Every scandal on the men's side has caused sponsors to leave on the Women's side. And with such thin budgets, the losses have a greater relative impact on what survives. In areas where there was unique female development and growth, such as in Canada, which hosted a major Tour, a World Cup and the World Championships, all geared to supporting their number one rider — Genevieve Jeanson, there has been calamity. Perhaps Jeanson will not be a name familiar to you. She was the Canadian superstar, a national icon. She never tested positive. She missed a drugs test when she beat me and received a meaningless fine as a consequence. She exceeded the 50% Hematocrit level and the authorities acted in line with their legislation and imposed a "health rest" on her.
Second fiddle to Jeanson during this time in Canada was a rider with morals called Lyne Bessette. Nobody can give back to Lyne Bessette or I the wins Jeanson stole from us. Throughout her career Jeanson repeatedly lied, just like Lance and yet now, she confesses that she had been on an extensive doping program since she was 16. The full story only came out, via quality investigative journalism.
Jeanson states, like all the others, she is "repentant" and all that is behind her. All these "born again" champions of a clean sport. They could be more accurately described as criminals who stole other's livelihoods who are only ever genuinely sorry about one thing — they are very sorry they were caught.
I do despair that the sport will ever clean itself up when the rewards of stealing are greater than riding clean. If that remains the case, the temptation for those with no morals will always be too great. Lyne summed it up quite nicely with a statement that won her few plaudits but was entirely right. I can't help thinking that the cheats win on the way up and the way down.
Tyler Hamilton will make more money from his book describing how he cheated than Bessette or I will make in all our years of our honest labour.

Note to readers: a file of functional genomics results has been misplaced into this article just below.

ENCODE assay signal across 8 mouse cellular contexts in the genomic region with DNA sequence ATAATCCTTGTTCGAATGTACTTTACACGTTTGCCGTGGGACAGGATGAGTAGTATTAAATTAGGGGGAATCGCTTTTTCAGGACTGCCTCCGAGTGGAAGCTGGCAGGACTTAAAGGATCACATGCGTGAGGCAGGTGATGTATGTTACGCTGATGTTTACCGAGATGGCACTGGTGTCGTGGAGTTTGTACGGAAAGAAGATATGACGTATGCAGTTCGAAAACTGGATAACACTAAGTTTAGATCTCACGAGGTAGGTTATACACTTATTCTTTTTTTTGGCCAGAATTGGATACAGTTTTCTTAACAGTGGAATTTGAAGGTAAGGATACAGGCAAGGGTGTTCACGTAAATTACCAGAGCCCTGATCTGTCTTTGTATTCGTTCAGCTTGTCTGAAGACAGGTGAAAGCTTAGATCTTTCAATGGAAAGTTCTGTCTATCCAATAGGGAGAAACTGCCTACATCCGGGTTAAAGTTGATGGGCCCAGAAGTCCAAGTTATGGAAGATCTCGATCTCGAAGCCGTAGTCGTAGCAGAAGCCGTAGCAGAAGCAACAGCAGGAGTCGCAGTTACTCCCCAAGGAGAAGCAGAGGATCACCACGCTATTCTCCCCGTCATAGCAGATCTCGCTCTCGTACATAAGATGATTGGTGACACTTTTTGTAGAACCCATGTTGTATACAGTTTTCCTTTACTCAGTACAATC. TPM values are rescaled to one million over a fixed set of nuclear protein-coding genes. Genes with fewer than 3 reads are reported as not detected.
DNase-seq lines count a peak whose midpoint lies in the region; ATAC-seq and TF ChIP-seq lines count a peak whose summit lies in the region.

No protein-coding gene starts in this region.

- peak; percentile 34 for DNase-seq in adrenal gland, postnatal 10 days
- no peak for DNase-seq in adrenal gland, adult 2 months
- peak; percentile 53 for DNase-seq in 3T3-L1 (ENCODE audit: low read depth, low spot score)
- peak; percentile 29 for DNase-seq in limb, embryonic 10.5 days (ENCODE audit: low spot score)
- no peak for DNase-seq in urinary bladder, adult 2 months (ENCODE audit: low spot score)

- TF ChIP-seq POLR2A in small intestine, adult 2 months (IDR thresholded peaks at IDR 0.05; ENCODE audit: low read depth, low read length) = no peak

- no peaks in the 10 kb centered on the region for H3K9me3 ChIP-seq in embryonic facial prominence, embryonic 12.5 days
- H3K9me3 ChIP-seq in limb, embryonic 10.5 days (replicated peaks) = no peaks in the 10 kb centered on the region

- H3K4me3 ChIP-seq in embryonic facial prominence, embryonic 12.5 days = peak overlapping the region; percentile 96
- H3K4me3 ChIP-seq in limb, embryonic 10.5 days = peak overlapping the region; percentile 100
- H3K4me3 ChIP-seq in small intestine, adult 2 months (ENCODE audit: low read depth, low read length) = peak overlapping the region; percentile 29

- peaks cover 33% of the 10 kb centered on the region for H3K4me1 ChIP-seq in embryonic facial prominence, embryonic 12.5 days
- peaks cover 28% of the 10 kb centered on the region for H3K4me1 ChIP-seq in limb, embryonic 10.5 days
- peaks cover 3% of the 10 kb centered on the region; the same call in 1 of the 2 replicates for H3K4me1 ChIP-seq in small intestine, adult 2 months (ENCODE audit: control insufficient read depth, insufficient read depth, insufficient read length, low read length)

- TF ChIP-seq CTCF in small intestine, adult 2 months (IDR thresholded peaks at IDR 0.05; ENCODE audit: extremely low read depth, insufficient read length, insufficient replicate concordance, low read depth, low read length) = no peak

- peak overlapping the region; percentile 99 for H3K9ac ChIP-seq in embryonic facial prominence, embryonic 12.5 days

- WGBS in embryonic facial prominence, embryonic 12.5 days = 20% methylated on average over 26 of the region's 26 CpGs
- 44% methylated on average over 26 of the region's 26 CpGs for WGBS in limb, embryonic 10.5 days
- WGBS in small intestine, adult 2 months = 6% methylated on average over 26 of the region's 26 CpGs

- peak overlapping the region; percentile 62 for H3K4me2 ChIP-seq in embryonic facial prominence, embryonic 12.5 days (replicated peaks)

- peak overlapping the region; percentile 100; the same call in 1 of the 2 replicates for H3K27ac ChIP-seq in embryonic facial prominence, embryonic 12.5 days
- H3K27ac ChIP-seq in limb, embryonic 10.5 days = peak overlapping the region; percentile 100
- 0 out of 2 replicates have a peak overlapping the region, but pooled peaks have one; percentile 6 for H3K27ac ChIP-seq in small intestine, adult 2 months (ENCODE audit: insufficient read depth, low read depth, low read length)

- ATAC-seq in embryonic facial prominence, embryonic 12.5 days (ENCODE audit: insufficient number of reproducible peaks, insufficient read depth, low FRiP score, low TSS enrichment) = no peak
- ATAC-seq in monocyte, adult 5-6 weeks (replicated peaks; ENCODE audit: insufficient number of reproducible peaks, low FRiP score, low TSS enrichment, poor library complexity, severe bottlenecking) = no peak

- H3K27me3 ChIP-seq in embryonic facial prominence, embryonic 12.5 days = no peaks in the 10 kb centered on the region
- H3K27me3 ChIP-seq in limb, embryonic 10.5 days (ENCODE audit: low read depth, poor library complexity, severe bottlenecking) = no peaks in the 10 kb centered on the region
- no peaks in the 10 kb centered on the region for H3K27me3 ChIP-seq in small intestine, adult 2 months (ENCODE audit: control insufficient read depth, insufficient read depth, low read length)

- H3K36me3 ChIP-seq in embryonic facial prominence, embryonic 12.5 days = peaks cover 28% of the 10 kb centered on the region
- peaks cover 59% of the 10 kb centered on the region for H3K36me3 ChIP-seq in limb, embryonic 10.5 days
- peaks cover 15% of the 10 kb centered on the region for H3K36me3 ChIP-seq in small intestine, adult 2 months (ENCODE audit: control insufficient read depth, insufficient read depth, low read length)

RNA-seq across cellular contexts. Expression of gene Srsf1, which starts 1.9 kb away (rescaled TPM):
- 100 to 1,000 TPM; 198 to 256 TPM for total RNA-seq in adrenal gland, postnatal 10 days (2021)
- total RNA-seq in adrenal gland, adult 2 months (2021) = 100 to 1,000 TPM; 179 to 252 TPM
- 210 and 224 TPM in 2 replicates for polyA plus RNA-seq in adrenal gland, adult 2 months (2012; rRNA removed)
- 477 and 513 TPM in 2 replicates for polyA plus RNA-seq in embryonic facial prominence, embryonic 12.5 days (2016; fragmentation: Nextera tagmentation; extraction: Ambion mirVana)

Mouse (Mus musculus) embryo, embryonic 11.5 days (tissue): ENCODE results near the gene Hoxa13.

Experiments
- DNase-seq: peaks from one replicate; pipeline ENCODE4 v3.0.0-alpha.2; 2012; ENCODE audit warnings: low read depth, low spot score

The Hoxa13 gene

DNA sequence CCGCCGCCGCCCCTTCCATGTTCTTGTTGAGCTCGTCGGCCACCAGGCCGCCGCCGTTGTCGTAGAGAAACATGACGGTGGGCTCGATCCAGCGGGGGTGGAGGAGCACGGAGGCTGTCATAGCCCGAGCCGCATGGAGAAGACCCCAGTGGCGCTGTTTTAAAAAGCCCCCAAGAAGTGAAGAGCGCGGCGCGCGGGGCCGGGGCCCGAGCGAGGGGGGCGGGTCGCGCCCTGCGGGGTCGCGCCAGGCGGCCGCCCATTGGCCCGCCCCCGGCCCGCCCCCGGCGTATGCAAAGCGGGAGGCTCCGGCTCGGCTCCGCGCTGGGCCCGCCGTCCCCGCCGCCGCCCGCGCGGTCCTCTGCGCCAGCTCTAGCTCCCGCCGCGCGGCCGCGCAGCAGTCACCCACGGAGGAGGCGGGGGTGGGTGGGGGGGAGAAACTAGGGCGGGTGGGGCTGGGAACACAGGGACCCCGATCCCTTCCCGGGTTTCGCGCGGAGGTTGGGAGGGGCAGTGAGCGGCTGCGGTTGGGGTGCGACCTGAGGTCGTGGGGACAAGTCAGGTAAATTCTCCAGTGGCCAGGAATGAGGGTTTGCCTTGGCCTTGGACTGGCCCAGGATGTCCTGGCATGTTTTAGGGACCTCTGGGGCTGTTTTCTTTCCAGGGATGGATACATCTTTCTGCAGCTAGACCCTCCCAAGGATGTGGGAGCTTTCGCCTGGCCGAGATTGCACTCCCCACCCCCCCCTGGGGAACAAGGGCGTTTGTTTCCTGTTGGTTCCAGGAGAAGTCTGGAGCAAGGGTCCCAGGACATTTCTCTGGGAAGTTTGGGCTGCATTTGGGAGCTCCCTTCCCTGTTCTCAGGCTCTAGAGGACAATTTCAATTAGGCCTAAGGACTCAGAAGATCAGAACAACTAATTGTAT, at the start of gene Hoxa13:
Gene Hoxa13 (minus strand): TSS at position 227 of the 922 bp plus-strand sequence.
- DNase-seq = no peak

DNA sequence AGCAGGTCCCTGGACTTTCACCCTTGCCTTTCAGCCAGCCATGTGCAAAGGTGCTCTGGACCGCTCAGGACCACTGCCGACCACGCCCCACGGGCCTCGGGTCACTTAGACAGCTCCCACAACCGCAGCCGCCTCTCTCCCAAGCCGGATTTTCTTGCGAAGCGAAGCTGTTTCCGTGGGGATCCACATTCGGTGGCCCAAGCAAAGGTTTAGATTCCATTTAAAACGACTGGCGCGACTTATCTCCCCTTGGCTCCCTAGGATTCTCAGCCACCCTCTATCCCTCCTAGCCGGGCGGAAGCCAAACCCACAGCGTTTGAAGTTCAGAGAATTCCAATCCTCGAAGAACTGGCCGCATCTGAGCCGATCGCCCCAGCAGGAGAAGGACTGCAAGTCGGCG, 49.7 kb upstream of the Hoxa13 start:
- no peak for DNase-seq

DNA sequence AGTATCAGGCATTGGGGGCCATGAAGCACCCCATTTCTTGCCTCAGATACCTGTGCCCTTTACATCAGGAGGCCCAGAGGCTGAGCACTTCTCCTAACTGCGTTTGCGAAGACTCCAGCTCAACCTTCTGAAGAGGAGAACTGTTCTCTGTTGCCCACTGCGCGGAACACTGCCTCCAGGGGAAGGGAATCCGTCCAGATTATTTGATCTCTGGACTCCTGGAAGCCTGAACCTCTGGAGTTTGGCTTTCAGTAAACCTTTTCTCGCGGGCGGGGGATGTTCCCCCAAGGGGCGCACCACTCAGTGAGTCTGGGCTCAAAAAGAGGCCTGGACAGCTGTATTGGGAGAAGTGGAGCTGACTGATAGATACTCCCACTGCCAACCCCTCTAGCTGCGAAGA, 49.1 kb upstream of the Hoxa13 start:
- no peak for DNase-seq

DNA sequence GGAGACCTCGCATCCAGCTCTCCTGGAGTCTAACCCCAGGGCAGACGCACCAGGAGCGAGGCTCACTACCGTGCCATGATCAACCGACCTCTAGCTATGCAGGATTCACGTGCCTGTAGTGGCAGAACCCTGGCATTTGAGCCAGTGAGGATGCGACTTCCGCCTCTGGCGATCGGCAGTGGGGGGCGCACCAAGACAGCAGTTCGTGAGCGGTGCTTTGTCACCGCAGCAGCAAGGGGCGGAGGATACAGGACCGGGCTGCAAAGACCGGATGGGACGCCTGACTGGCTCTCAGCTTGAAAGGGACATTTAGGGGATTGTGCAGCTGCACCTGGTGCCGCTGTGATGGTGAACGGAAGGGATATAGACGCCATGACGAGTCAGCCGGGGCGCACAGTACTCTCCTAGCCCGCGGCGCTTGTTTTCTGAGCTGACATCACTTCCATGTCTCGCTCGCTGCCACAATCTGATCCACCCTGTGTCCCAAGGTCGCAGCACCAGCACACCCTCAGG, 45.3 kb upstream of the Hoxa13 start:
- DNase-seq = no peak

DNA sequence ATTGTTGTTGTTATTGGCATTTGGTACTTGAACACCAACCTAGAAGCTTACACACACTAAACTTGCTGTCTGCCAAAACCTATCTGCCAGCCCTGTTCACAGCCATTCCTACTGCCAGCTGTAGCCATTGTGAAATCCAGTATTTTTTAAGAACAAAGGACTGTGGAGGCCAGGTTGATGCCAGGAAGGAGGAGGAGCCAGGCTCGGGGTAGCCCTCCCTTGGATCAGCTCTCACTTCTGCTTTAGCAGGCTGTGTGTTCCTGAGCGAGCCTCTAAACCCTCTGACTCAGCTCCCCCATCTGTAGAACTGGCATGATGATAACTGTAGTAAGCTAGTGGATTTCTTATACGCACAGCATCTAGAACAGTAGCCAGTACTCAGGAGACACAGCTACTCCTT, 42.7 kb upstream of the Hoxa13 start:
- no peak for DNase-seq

The situation requires the very basics of morality. Please don't reward people like Hamilton with money. That is the last thing he needs. Donate his literary prize and subsequent earnings from such publications to a charity. There are many places infinitely more deserving than the filthy hands of Hamilton. I am happy to offer some ideas!
It is obvious that this issue is wider than the remit of the sporting governing bodies. It is no modest "sporting fraud". Wider society has to act.
I have ridden through some of the darkest days of the sport in terms of corruption by the cheats and liars. I cannot change the era or time that I am born into. I am very proud that I have met the temptations head on and have not wavered in my honesty or sold my ideals. I have always ridden true to myself and placed my morals beyond a need to win. I have ridden clean throughout my career. In a sport so tainted, this has generated many negative consequences. From the single example above; my team-mate and myself not getting paid for the rest of the year, after the Tour de France, being simple evidence. I am so very fortunate to have been able to have won clean.
Perhaps a major factor is that the races are short – only 3 hours long! This is perhaps a hard and unpopular fact that the male side may need to embrace if it is genuine about wanting to clean itself up.
I have been robbed by drug cheats, but I am fortunate, I am here before you with more in my basket than the 12 year old dreamed of. But for many genuine people out there who do ride clean; people with morals, many of these people have had to leave the sport with nothing after a lifetime of hard work — some going through horrific financial turmoil. When Lance "cries" on Oprah later this week and she passes him a tissue, spare a thought for all of those genuine people who walked away with no reward – just shattered dreams. Each one of them is worth a thousand Lances.